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Winona Republican Herald Newspaper Archive: October 16, 1950 - Page 1

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Publication: Winona Republican Herald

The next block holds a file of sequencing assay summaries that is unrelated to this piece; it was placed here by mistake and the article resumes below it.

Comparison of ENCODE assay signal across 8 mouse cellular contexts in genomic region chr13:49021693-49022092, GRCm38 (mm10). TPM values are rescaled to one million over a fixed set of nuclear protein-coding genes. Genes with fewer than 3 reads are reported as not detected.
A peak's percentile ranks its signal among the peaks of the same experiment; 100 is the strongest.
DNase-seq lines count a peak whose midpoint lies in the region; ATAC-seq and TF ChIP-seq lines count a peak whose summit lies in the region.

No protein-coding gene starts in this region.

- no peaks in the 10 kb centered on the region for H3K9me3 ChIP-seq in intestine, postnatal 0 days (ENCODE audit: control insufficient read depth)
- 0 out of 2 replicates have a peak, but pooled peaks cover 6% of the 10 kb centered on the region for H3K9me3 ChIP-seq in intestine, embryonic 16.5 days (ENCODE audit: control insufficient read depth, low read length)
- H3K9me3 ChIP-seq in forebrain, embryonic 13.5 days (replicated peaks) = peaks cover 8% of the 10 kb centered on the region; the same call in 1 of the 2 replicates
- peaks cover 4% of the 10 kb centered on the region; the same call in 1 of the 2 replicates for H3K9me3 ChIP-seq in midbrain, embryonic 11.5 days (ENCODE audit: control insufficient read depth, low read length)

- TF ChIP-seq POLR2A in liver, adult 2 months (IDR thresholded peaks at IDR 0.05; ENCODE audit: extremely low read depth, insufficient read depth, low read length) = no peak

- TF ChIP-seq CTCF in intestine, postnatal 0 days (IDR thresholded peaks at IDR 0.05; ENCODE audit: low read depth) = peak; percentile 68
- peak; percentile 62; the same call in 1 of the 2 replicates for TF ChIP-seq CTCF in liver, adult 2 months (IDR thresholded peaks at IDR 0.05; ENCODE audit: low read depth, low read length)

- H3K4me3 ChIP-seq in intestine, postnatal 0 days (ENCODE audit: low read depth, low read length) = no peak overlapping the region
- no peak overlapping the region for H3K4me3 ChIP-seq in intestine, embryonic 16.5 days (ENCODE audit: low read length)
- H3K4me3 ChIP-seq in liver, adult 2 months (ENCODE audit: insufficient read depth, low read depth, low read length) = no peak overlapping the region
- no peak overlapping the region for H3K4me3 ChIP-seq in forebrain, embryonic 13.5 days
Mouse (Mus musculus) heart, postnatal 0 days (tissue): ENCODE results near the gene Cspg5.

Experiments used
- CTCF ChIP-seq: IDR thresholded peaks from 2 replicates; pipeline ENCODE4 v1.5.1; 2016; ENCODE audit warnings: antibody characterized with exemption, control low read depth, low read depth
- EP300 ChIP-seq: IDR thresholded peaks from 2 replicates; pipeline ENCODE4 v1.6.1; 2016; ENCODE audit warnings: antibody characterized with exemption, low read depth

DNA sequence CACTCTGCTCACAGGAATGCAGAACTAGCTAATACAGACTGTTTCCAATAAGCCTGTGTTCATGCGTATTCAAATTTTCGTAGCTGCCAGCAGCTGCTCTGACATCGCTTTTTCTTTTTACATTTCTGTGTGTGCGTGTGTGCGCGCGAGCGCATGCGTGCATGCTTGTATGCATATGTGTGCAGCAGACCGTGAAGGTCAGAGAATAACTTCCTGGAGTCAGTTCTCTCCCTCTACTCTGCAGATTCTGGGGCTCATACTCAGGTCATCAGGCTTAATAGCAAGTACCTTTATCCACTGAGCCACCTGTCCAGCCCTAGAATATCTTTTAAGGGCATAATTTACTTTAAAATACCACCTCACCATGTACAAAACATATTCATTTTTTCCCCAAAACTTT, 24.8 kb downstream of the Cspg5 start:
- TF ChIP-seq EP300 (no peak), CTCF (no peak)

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   Winona Republican-Herald, The (Newspaper) - October 16, 1950, Winona, Minnesota                              Partly Cloudy Tonight, Tuesday; Cooler VOLUME 50, NO. 204 To Vote You Must Be Registered Deadline 9 p. m. Tuesday FIVE CENTS PER COPY WINONA, MINNESOTA, MONDAY EVENING, OCTOBER TWENTY-TWO PAGES Allies 40 Miles From iisenhower Says NO'toDewey Plea He Run Grown Pp Now, the 16-year-old Dlonne quintuplets will leave their Corbeil, Canada, home Tuesday for a four-day visit to New York. Accompanied by their father, Oliva the party win Include ten schoolmates. It will be the quints' first visit to New York. They will attend the Alfred E. Smith Memorial foundation dinner in the Waldorf Astoria hotel Thursday where they will sing In both French and English. They are shown above as they posed for the cameraman in their Corbeil living room. Left to right they are Yvonne, Marie, Annette, Ceclle and Emllie. The girls are avidly interested in all that goes on in the world, especially since they have just about decided on their individual careers. Although their fields differ, the quints each aim at a profession. They realize, too, that the attainment of their goals wffl mean years of long, hard work. The pictures on this page show the girls at their home in Corbeil, Ontario, practicing for what they hope will be their eventual voca- tions. This is the first of a series of pictures on the quints' trip to New York which will be printed In The Republican-Herald. TODAY- War Reveals Defects in U.S. Forces By Joseph Conference Over, Truman Due in California Tonight 3 400 Hurt Washington Alter a prolonged A r AffemDf intense experience, such as this re- AS Aliernpi To Mountain U. S. Control porter's recent experience with the Korean fighting, it is always hard to sort out what you bring home. The freight of impressions, moving and depressing, shocking and in- spiring, is altogether too heavy and various. Yet next to the deep, impression that is inevit- ably made by the sight of Ameri- cans in battle, one other stands out above all the rest. The task of rebuilding the strength of the West is going to be far harder than most people sup- pose. False of course, largely accounts for the inexcus- able American weakness, which made one of the poorest Soviet satellites a troublesome adversary for the richest nation in the world. But the Korean war has also re- vealed inherent, fundamental de- fects cannot be cured by the sim- ple, if expensive method of ap- propriating billions. These defects all relate, In one way or another, to the American method of fighting, which is to conserve man pow- er by overwhelming firepower by blasting and paralyzing the enemy before assaulting his positions. If this method is to be made to work against a more powerful op- Mexico City A mass attempt to climb Popocatepetl volcano for a religious ceremo- ny on its peak, re- sulted in three deaths and in- juries to more than 400 persons during the weekend. Some Catholics tried to climb the lofty peak to attend a ceremony blessing the ban- ners of Mountaineering Clubs of North and South America and Europe. They were caught in a blinding snowstorm. The offi- ciating priest and all but 300 of the climbers, failed to make the summit. The mass was can- celed. The Red Cross Alpine squad said a girl climber and a youth fell to their deaths over a 600- foot precipice when she lost her footing and he tried to save her. The body of an uniden- tified man was found by the returning climbers. Spends Sunday Seeing Sights In Honolulu Oil Affirmed Washington The Supreme court today refused to reconsider its j recent decisions that the federal government has paramount rights to 'rich oil lands under marginal seas Texas and Louisiana By Ernest B. Vaccaro Honolulu President Tn man is flying back to the main land today to report on his mee ing with General MacArthu Blot on Citizenship 1600 Eligible to Vote In Oty Not Registered The or more eligible voters who have not yet. registered for voting in the November 7 general election have only one more day in thus far has been extremely sluggish, Commissioner of Elections Boy G. Wildgrube observed today. Up to this morning, only 93 persons bad registered for voting in the general election while 55 others Future In Job At Columbia, General States the general election wiuiu uj viijcio had signed change of address cards 'registrants who reside in. the ex- New York General Dwight since the September 12 primary. jtreme ends of the city, i Elsenhower said flatly today that I "Of course, there will probably las ui ttiseimuwer saiu inn-ij viidvi _ i J.UGOG two Special CcSES win nnt b? a candidate for luite a rush today and tomor- to operation from 2 to 9 p. m. today, will not be a candidate ior wildgnibe acknowledged. Anyone who has not voted dur- residency in 1952. Wildgrube acknowledged. For the convenience of late regis- por the convenience 01 late regis- Eisenhower's statement came grants, the city recorder's office in r Governor Thomas E. Dewey said ]the city building will be open con- esterday he favored the supreme jtinuously from 8 a. m. to 9 p. j r VtAlTrK--- llied commander In World War n .s the Republicans, 1952 presiden- ial candidate. Eisenhower, now president of Co- umbia university, .said that his fu- ure lay in his job at the university. "If I should be re-elected gover- or and have influence with the STew York delegation, I would rec- mmend to them that they sup- jort General Eisenhower for Pres- dent if he would accept the Dewey said. Dewey took himself j jut of a third White House race m the most emphatic terms. He praised Eisenhower as "a vsry great world figure, the pres- dent of Columbia university, one of the greatest soldiers in our his- ;ory, a fine educator a man who really understands the problems of the world." Not in Race EjllU nona Athletic club to accommodate iaccepted. including lunch and today and Tuesday. Special registration desks also have been established in the West End Recreation Center and the Wi- ing the past two years, who has changed his address during this period or who will observe his 21st birthday before November 7 must register to be eligible for voting in the fall election. Wildgrube emphasized that regis- tration? must be made in parson and that no telephone calls can be U. 5. Infantry, South Koreans Race to Capital Red Resistance Crumbling Widely, Pockets Resist By Relman Morin Allied troops plung- ed today toward the flatland ap- proaches to the Red Korean capi- ,al of Pyongyang and possibly the .ast major battle of the war. The drive for Pyongyang was turning into 'a race between South Korean First division troops and the American First cavalry di- End of Korean War Seen in Few Weeks By Russell Brines Tokyo-m-Military circles here speculate generally that the Korean end after United pectmng drive into the North Korean Communist capital of Pyongyang. Speg- heads were within 40 miles of that city today. A slow and perhaps lengthy cleanup campaign to _ eliminate j o n -----------1 Dewev, who is running for ft third jholdout fragments of fxie North Ko- il ;erm as governor after first de-irean Red army PfOfX nying .he would be a candidate, tinue after the close of will the main was asked If .he might likewise change his mind on the presidency in 1952. Dewey has said repeatedly ie would not seek the 1052 nomi- nation after his national defeats in 194-1 and 1948. "I will under no circumstances can conceive of, or that could possibly exist, accept the nomina- ;ion for President in he an- rwered yesterday. "And I doubt military operation. Tokyo circles have been optimis- tic as to a quick end of the fight- ing since the September 15 land- ing at Inchon piuled apart the Com- munist army. This opinion has been voiced repeatedly by field com- manders who have said the North. litely are beaten. is considered here to the last major military and poh- John J. Raskob, Political Power Dead swered yesterday. "And I doub t Jve of me Unlted Ka_ if there is any Possibility that. Overland offensive. But its the situation would ever arise there- cted capture probably will not after." Dewey's announcement, which amplified and nailed down earlier remarks in praise of Eisenhower as a possible President, brought generally restrained comment from other Republican leaders. "Every Republican has the privi- lege of backing any candidate he wishes for the said National Republican Chairman Guy Gabrielson. "Our duty is to elect, not select." expected capture probably will not mark the highwater mark of the Allied drive northward. Army commanders have said often that their job is to destroy the North Korean military force and in doing so to hunt out its rem- nants, wherever they might be. How close the chase will take Al- lied troops to the explosive Man- churian and Siberian borders is not known. South Korean troops were first to cross the 33th parallel, the arbitrary CenterviUe, Md. (ffV- John J. Raskob, behind-the-scenes political figure of the '30s and a pioneer in the automobile installment-buying plan, died his estate here yes- terday. He was 71. A requiem mass wm be offered (World capitals still puzzled over, Governor Eart Warren of between North and South the significance of the rendezvousjfornla Dewey's running mate in pursuit of the broken Red on Wake Island. the 19'48 eiection, declined to com-jarmy that invaded South Korea Aides said the President is de- nt as did another G.O.P. pres-jJune 25. This could mean that Ke- prospect, Senator Robert publican forces will be used to A Taft of Ohio and two Massa-make the closest penetrations to rt. J.d.11, UJ. -icf hnrHors tOUChme along the coasts. voting extraordinary time and care to the major foreign policy address he will make in San Francisco at p.m. Tuesday p.m. C.S.T.) While he will preface his talk ibarren far Pacific jsiana as a presidential nominee, today still open co wie move to help the Far East Dewey's support of though mam highways and _rai peace, there has been no Eisenhower in 1952 as "real roads are under reguiai Aiiiea air tinn thnt. t.hp President will ela- attack. V_ICJ.HTi. tion that the President will e.la- statesmanship." U. S., Indonesia Sign Trade Pact _ _i j 4. t, t with a reference to his conference The high court issued two brief j General MacArthur on the orders turning down petitions from p m land the two states for reconsideration. t hrf ffi p Justice Jackson and Clark took no part in consideration the cases. The marginal sea areas often called tidelands have been leased in part by Texas and Louisiana, to private oil-extracting companies. Russ Mass Troops iNear Turkey, Iran chusetts Republicans, Senator Hen- ry Cabot Lodge, Jr., and Repre- sentative Joseph W. Martin, Jr., House Republican leader. Harold E. Stassen, twice an un- successful aspirant for the Republi- !can presidential nominee, today the Communist borders touching Korea on the northwest and north. There is little expectation in To> vision. The U. S. foot troopers smashed 12 miles before noon Monday. They fought through stubborn resistance to Sinmak, only 46 air miles from Pyongyang. They kicked off at dawn from. Namchonjon. Almost due north, South Korean division elements were in Suan, only 40 air miles from the capital. A. P. Correspondent Jack Mac- beth, with the South Koreans, said they "broke into a run" for Pyong- yang. American tanks led their thrusting column. Reds Crumbling There were signs the Red Korean army was crumbling rapidly. But large units still under, the firm control of commissar-type officers resisted fiercely at some points. The high mark of the Allied drive northward is expected to be the chase of fleeing ncd troops toward the explosive Manchurian and Siberian borders. While the four Allied columns drove toward Pyongyang, General 1 MacArthur had ample additional troops to throw at the faltering Reds wherever he chose to hit them. Speculation was rife that Mac- Arthur, back from his historic Wake Island conference Sunday with President Truman, had the signal to throw everything at the remaining Reds. Reil Prisoners Plentiful Prisoners in large numbers were ,4C gathered by the advancing troops, by The total now forces ing her arrival. As a former chairman of the fi- nance committee of General Motors, and associate of the Du Fonts of Wilmington, Raskob was one of the country's leading industrialists. But he was most remembered for his political experiences. He drop- ped out of his business positions in 1928 to back Al Smith in his unsuc- cessful bid for the presidency. Despite the setback, he remained a power in the Democratic party division, estimated that 20 per cent of their original number had de- serted before going into battle. At Samchofc on the Korean east coast, where an isolated action took place behind the lines, North Korean soldiers quit fighting. Prom a military point of view, confusion and disorganization ap- peared to be spreading rapidly in the Communist ranks, One force, dispersed after a brief engagement with the IT. S'. 24th until 1932, resulted in his assuming a monJsoutl1 and certain encirclement. Escape routes for the Commu- r_ borate greatly on the Wake island statement. The statement, signed by the President and initialed by the Unit- ed Nations supreme commander, followed their less than three hours the most important phase of it was the hour Mr. Tru- Stassen now is president of the University of Pennsylvania. talk. Actually, (Continued on Page 15, Column 2) jRoem and reports from the Turkish Iborder town of Kars say Russia has Jakarta, econ- six divisions on her fron- tier with Turkey and Iran. The reports said the troops were from Leninakan in Soviet Armenia. Istanbul, Turkey Uncon-j (Continued on Page 16, Column 2) rmpH TAnnrts frrtm thA Turkish CONFERENCE laration. I am pleased he has taken this step. I have long ago expressed and SiPiX 'CSCw. been host to both indus- trial and political hierarchy for 20 years. Several guests were down from New York for the weekend when he suddenly became ill and died before a summoned physician could arrive. Death was due to a heart attack. Survivors other than his wife in- clude three sons, seven daughters, a brother, Will Raskob of Wilming- ton, and two sisters, Mrs. G. Ray nists were open to the north of Pyongyang in the west and Hung- President Truman Sunday re- iterated earlier statements that American troops would be with- a American troops wuuiu uc Stassen, former governor of Min-idrawn from Korea as soon as possi- nesota, said In a statement: ble after the fighting ends. This "Governor Dewey showed real m itself will be a prolonged and statesmanship in his forthright dec- complicated operation and proba- jontinue to have a very high regard poiing the American Eighth Army g will take months to complete. The four divisions regularly com- nam on the east coast. One east coast force, were stationed in Japan at war's outbreak. the Kaiser and Mrs. Gertrude A. I both of Wilmington. ALSOPS iMerle Cochran. Oklahoma Lady Objects To Calling Troops Yanks By Arthur L. Eflson Washington (IP) A lady down m Cache, Okla., thinks newswriters and newscasters should stop calling the U. S. troops fighting in Korea "Yanks Miss J.tfaruta Adams, who says she's a researcher of history, and politics, wrote The Asso- ciated Press she thinks the word "Yankee" has a shady past. She says it started with the Indians. They were trying to say or its French equivalent, "Anglois." By the time the Indians got through with it, it came out "Yankee." When the colonies were breaking away from Britain, the English called the colonials "Yankees" in derision. And so from the "start, Miss Adams says, "Yankee" was a bad name. Miss Adams seems to have a point at that. Her version of the birth and early hard times of "Yankee" agrees with the Encyclopedia Brtttanica. But that old word worrier, H. L. Mencisen of Baltimore, has a' different idea. In his book, "The American Mencken says "Yankee" comes from the Dutch. It's a corruption of "Jan" and or John Cheese, as an Englishman is John Bull. But he, too, agrees that "Yankee" came up the hard way, It was applied to early New Englanders, as a sign they had more cunning than they had scruples. Mencken' says the New Englanders didn't mind it. But during the Civil war "Yankee" bobbed up again. The southerners hurled it at the northerners, but there's no evi- dence anyone was wounded by it. All right. We rule out Yankees, what do we call the troops then? Miss Adams says But there has been some ob- jection to that because a na- tive of Canada or Honduras is an American, too. United Staters? United State- sians? See what we're up against, Miss Adtuns? They said four of the divisions were encamped at Yerivan near the triangle where Russia, Turkey and Iran meet. 2 lowans Unhurt In Crash Landing Pipestone, Minn. (JP) Two Sioux City, Iowa, man walked, un- injured from their airplane late Sunday after it crash landed on the Millar Gilllland farm near Pipe- stone, almost out of gas. The two men were en route to Chicago and continued their trip by automobile without leaving their names. A high wind had blown them off their course. The plane contained a pilot li- cense issued to Robert Volin, Sioux City. WEATHER FEDERAL FORECAST Winona and vicinity Partly cloudy tonight and Tuesday, cooler Low tonight 48, high Tuesday 70. LOCAL WEATHER Official observations for the 24 hours ending at 12 m, Sunday: Maximum, 71; minimum, 46; noon 71; precipitation, none. Official observations for the 24 hours ending at 12 m. today: Maximum, 78; minimum, 48; noon 78; preciptation, none; sun sets to- night at sun rises tomorrow at Additional weather on Page 19. accused President Truman and General of the Army Douglas MacArthur held their historic rendezvous on tiny Wake Island and emerged from an hour-long Quonset hut conference in complete agreement on a policy for suppressing Communion-in Asia; complete approval by the President of General MacArthur's conduct of the Korean campaign, and a pledge to the Japanese people of a peace treaty to which Mr. Truman said, "they are entitled." After a warm greet- ing by General MacArthur, left, on his arrival at Wake, Mr. Tru- man conferred a Medal of Merit and an Oak Leaf Cluster to the general's Distinguished Service medal (second of executing 800 South Korean pri- soners near Wonsan and Yonghung, raced north with 100 American prisoners. A South Korean survivor of lie mass execution said he heard the North Koreans plotting to take the American prisoners to Manchuria. Spotty Resistance The pattern of fighticg over the whole war front was one of spotty resistance. At some points both the and South Koreans were impeded only by mined roads and broken bridges. At others the North Koreans fought bitterly, then fled into hills. Both the South Korean first di- vision at Suan, and the American First cavalry division, at Namchon- jom were appraoching the southern ends of mountain passes that lead to open country beyond. Once they have reached the flats. General MacArthur's spokesman said the advance is expected to proceed more rapidly. There will :e fewer places of concealment for the Reds. Air observers sighted two con- voys moving southward. The first wa's beading for Pyongyang and appeared to be composed of about 100 vehicles. The second was head- ing south from the capital toward Sariwon. The U, S. First cavalry spear- head was, north of Namchonjom, 58 air miles southwest of Pyong- yang and just below Sariwon. The Americans took the town in a sharp fight and moved northward. The South Korean first division was at Suan, 40 miles from Pyong- yang to the southeast. Patrols speared inside the city, North Ko- rean tanks appeared but fled be- fore the South Koreans. Eastern Approach The South Korean Third Division, was in the center of the Korean peninsula approaching Pyongyang from the east. It was 60 miles away and meeting little opposition. The South Korean Eighth divi- sion took Koksan, 50 air miles southeast of Pyongyang after an 18 mile advance in 12 hours. .On the east coast the South Korean capital division captured Younghung, 30 miles north of the big port of Wonsan.